The Arlpwe Art & Culture Centre was officially opened on 27th June 2008 in Ali Curung, Northern Territory, Australia.
The name Arlpwe (pronounced Arlboe) was chosen for the Art Centre by the traditional land owners of the country on which Ali Curung is situated.
The English translation of the Australian Aboriginal word Arlpwe is "...this country all over, no waterhole, no rivers, only soakage and Spinifex country" - (Mr Mick Waake)
The traditional owners of this land belong to Katetye language group with Allawara, Warlpiri and Warramungu being the three other language groups that form the community.
The Arlpwe Art and Culture Centre’s members feel strongly that being able to paint and make traditional artefacts help the community to keep important elements of their native culture alive for future generations.
Many local artists use the Arlpwe Art & Culture Centre and these include Ali Curung men who have developed a strong reputation for fine authentic Aboriginal artefacts, paintings and artworks. Many of the Artists create Central Desert style paintings depicting ceremonial body designs and traditional dot painting landscapes.
Arlpwe's Art Gallery is situated away from the artists' production areas and comprises approximately 90 square metres of display area. All exhibits displayed in the gallery are professionally arranged, with each item being catalogued and labelled with the Artist's story and background.
Visitors to the gallery also have opportunities to meet the artists and watch them work thanks to Arlpwe's "Artists in Residence" Initiative.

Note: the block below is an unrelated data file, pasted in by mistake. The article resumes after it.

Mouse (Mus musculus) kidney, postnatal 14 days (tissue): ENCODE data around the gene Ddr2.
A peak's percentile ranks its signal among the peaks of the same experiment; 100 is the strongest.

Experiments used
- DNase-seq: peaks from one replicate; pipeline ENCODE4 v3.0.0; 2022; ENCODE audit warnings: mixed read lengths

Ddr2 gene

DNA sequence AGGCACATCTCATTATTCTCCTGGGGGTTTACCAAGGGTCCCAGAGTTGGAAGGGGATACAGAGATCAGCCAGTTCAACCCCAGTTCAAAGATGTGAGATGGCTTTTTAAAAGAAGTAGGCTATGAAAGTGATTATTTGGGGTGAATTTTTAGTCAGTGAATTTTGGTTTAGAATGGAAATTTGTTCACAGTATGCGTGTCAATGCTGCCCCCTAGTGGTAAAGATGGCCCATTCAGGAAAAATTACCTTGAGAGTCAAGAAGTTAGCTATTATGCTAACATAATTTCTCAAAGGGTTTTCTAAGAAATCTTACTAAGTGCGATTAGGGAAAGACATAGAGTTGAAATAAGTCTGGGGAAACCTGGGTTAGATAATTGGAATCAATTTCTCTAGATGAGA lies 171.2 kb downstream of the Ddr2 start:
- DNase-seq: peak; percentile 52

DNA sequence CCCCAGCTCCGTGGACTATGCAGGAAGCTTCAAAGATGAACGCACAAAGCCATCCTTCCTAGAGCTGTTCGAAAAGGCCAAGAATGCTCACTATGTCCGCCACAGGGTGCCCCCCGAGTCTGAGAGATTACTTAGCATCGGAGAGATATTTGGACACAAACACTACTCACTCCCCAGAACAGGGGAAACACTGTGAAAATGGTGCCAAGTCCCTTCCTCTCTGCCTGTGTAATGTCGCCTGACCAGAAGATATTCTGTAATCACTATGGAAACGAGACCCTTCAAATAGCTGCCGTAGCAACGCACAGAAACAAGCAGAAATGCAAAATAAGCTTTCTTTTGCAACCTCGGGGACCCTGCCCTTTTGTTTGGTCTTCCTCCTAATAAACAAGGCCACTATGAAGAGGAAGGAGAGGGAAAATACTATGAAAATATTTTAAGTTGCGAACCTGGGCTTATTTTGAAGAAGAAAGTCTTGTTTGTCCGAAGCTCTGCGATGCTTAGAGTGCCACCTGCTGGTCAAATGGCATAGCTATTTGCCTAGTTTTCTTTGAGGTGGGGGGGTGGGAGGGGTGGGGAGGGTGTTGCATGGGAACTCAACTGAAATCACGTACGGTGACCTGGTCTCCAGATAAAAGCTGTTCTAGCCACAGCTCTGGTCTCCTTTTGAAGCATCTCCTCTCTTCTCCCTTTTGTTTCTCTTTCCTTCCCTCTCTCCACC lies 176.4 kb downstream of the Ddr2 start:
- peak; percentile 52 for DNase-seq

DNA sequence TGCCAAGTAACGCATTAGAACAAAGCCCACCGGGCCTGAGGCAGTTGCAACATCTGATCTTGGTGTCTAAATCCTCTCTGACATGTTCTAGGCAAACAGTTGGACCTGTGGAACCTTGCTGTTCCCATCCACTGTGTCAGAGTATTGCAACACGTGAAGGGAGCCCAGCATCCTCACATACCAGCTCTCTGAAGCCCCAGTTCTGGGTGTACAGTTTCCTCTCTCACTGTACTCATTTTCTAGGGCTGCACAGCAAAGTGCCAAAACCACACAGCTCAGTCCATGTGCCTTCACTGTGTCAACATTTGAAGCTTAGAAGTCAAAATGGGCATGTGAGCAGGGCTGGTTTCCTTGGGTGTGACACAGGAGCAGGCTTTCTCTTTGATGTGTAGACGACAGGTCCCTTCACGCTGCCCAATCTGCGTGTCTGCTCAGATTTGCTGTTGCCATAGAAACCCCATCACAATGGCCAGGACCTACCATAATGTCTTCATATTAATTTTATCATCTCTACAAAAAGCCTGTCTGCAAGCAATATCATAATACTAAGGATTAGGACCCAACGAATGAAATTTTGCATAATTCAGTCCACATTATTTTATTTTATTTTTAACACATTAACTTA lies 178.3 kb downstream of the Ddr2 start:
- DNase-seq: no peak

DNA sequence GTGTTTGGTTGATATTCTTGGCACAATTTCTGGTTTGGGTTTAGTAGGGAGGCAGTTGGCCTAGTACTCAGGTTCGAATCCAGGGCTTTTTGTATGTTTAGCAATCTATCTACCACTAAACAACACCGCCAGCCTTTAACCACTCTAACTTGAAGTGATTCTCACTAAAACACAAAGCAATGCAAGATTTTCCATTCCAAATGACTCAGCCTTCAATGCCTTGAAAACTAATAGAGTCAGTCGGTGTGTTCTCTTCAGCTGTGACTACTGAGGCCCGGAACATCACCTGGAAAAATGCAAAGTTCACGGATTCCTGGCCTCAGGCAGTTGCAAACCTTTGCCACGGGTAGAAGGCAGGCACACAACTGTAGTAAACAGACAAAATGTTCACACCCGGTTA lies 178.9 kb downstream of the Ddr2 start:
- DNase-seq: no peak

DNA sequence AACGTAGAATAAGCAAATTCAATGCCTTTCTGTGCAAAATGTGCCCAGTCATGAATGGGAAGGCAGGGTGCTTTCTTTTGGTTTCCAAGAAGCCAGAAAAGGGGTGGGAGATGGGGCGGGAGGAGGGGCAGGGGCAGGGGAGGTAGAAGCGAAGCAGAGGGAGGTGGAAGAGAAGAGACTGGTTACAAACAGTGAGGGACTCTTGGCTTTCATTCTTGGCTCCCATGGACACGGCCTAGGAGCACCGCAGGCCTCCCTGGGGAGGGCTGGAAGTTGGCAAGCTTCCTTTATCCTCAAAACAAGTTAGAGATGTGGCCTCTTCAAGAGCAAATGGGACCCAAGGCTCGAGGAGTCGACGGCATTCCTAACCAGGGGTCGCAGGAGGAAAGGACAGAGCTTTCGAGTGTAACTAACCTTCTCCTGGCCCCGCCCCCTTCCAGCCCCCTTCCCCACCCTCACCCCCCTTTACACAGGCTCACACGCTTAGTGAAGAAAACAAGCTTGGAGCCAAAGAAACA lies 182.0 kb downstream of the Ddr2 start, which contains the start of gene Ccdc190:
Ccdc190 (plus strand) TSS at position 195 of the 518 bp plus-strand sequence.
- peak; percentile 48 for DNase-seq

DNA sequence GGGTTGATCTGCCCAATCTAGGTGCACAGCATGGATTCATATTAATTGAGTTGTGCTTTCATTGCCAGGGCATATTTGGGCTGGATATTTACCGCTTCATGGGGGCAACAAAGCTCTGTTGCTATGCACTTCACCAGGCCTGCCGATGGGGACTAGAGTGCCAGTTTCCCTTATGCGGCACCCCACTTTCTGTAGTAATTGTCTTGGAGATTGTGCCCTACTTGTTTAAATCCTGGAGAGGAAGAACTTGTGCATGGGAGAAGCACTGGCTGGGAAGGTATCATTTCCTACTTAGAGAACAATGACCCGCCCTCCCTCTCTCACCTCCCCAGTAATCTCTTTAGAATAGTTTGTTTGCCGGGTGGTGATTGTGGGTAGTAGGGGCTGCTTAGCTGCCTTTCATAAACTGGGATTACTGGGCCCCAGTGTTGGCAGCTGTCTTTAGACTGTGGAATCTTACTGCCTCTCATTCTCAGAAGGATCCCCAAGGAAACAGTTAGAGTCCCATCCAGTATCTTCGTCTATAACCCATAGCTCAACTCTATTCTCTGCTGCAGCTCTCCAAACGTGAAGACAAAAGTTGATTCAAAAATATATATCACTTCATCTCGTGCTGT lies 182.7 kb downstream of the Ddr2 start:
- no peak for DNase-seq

The Gallery also provides an excellent facility in which to train Community Members in retail operations and provide experience while employing local Indigenous community members in numerous positions and across many facets of the operation.
It is open to the general public from 9am to 5pm Monday to Friday and visitors are actively encouraged to turn off the Stuart Highway and travel to Ali Curung to view the artworks, witness Artists in Residence at work and be a part of the culture.
To view and enquire about Australian Aboriginal artefacts and artworks currently being exhibited in the gallery please visit our Online Gallery.
The Pottery Studio
Arlpwe Art & Culture Centre introduced a new art medium (pottery) to the community to stimulate the creative process and attract diverse creative pieces that symbolise the culture of the artists.
The Pottery Studio also enables young adults to discover other methods for communicating and expressing their culture, and offering aspiring potters the increased opportunity for employment. Plus, the Pottery Studio involves younger children by conducting pottery classes for the local primary school.
The Pottery Training Studio is unique to the area and has been highly supported, as there is an identified need shared not only by Arlpwe Art and Art & Culture Centre and Ali Curung’s local community, but also by the broader region.
The Pottery Training Studio and its initiatives have a real impact on the territory already being identified as the framework for a partnership between other art centres and collaborating organisations that are actively supporting the remote Aboriginal art communities.
All the while, Arlpwe Art & Cultural Centre is looking to encourage new partnerships and facilitate new training programs, ideas and good practices, such as the one already developed between Charles Darwin University and those who work in, and care for, the Pottery Training Studio.
To find out more about Arlpwe Art & Culture Centre contact us today.